In 1944, Pete Esposito saw a Piper Cub single engine plane fly over his Williamstown neighborhood.
The 14-year-old jumped on his bike and tried to follow it. It took him all day, but he eventually wound up at Cole Field, a small neighborhood airfield where Mount Greylock High School was later built.
Esposito would sit there for hours watching the planes. At one point, he recalls, a pilot named George West asked if he wanted to go up.
Of course he did. And West taught him to fly.
“Soon as I did that, I was hooked,” Esposito recalls.
Now 86, Esposito is the oldest regular flyer at Harriman-and-West Airport in North Adams.
He was there when the airport opened in 1948. From 1958 to 1987, he was a corporate pilot for Sprague Electric Co. He also became a performer of aerial acrobatics in air shows in 1978.
“I’ve flown in every state and even overseas a couple times,” Esposito said.
The running joke around the pilots’ lounge at the T-hangar where local flyers hang out has it that Esposito was on the beach in North Carolina in 1903 when the Wright brothers made their first flight.
“I been here forever,” he says with a chuckle.
Of course, he wasn’t born until 1930. But it seems he was born with wings.
He was a flight engineer with the U.S. Air Force on B-25s, B-26s and B-29s. Based in Harlingen, Texas, when he got out, he piloted crop-dusting planes for a few years before he went to American Flyers School in Fort Worth to get certified.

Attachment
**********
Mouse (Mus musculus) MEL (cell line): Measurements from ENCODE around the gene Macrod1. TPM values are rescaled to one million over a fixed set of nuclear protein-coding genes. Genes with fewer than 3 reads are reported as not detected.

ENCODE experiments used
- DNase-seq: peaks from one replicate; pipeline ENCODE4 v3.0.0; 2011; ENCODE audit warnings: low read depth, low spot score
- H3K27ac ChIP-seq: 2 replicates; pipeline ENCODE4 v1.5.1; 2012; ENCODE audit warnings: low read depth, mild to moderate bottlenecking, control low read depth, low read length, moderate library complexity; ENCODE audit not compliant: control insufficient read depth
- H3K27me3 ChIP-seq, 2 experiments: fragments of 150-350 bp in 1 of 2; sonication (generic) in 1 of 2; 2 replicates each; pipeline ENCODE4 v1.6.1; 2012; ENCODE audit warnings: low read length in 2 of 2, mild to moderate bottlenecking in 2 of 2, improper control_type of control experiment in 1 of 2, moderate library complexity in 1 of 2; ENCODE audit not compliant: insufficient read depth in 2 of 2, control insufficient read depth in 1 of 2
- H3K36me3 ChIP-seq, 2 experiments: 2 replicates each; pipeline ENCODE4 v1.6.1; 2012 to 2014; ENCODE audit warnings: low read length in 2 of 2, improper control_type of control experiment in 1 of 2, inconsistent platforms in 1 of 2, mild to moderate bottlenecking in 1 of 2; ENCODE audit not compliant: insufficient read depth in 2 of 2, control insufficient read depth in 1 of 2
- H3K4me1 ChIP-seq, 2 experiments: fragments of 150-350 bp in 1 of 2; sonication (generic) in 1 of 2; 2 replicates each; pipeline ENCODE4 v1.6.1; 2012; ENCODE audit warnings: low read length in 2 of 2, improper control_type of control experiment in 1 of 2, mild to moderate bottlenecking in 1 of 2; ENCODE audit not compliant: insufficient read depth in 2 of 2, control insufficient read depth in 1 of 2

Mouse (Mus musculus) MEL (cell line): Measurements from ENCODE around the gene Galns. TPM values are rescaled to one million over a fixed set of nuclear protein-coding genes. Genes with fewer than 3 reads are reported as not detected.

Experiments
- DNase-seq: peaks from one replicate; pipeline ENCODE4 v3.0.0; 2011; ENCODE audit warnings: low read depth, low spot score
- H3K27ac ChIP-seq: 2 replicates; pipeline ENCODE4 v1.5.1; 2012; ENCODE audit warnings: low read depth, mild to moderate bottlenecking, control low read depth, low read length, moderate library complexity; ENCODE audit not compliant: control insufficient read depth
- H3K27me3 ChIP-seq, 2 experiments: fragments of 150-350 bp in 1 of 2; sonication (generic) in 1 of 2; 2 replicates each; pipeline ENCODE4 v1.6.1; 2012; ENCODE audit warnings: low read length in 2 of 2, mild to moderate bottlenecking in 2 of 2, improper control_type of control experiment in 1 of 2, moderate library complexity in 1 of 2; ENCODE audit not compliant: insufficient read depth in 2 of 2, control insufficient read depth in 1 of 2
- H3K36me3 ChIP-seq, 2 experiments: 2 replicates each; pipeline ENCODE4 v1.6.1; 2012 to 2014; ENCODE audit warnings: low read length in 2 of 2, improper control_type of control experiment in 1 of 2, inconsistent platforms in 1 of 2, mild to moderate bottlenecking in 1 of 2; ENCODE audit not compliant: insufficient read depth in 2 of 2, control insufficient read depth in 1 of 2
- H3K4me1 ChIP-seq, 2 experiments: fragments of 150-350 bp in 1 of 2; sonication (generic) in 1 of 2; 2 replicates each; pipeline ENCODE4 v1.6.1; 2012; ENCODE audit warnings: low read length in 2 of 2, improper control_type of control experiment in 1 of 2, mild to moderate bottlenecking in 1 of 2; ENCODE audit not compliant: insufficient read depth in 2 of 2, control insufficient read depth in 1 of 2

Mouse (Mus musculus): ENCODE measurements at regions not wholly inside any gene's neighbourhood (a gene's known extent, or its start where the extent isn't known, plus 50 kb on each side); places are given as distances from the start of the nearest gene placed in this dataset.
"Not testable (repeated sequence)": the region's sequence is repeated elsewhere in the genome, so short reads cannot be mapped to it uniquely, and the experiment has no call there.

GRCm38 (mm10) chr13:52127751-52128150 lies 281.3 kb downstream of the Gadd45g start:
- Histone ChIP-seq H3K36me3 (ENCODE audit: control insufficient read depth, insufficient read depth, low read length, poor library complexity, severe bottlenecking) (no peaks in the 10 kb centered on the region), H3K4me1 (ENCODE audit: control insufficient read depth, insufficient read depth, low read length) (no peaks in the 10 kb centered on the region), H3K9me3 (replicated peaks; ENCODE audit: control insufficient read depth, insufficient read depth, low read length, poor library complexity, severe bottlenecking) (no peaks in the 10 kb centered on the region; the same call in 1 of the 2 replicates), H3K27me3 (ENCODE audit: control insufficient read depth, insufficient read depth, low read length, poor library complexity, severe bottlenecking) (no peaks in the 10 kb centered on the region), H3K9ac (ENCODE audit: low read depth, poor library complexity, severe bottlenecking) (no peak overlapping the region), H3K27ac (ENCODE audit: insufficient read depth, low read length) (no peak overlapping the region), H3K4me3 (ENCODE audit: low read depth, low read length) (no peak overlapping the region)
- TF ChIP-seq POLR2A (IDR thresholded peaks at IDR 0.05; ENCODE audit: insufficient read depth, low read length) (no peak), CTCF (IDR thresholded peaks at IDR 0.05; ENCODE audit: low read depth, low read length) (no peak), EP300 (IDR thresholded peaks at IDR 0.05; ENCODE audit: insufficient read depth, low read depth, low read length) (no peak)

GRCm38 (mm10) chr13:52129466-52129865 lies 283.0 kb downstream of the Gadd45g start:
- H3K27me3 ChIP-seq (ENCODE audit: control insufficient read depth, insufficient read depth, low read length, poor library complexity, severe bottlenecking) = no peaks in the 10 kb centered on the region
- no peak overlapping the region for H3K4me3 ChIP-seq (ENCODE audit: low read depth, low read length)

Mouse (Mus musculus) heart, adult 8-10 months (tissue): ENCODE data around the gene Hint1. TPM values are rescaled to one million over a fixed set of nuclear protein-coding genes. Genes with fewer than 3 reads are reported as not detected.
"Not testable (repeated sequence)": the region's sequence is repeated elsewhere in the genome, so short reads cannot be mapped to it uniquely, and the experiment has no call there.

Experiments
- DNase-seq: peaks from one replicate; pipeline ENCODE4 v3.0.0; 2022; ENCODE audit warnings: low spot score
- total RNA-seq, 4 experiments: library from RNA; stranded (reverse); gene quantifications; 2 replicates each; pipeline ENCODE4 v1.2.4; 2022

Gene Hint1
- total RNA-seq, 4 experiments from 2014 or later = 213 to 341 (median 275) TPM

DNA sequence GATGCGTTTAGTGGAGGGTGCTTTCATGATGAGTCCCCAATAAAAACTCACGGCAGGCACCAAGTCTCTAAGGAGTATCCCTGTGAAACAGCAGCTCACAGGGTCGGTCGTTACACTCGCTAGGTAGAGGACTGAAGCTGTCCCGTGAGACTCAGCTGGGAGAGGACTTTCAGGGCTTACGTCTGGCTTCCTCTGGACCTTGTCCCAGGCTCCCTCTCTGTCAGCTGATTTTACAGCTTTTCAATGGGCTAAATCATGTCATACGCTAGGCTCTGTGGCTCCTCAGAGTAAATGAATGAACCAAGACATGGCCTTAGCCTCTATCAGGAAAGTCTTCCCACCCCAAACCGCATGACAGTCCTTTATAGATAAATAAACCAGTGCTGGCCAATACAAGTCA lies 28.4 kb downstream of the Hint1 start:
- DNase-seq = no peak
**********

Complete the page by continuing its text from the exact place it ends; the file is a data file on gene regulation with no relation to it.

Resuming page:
As soon as he got certified, he headed back home and started flying for Sprague Aviation out of Harriman-and-West.
Although the air show circuit dried up, Esposito still does his old stunts — snap roll loops, Cuban 8s, hammer-head turns and 8-sided loops — just for fun. Today, Esposito flies a 1946 Piper Cub, a trainer in which he can pull off such stunts.
“I still enjoy pulling a few Gs,” he said.
After his hitch with Sprague ended, he started up Esposito Flying Service, where he provided charter service and flight lessons.
Today, he goes up “whenever I feel like it,” he said.
So far, although his count isn’t very precise these days, Esposito has flown “30,000 flight hours, give or take a few.”
And he’s trained nearly 100 other local pilots, some of whom still hang out in the pilots’ lounge with Esposito and a dozen or so other regulars.
“I’ve done a lot of flying,” Esposito said. “That was my life. It’s still my life; Always will be.”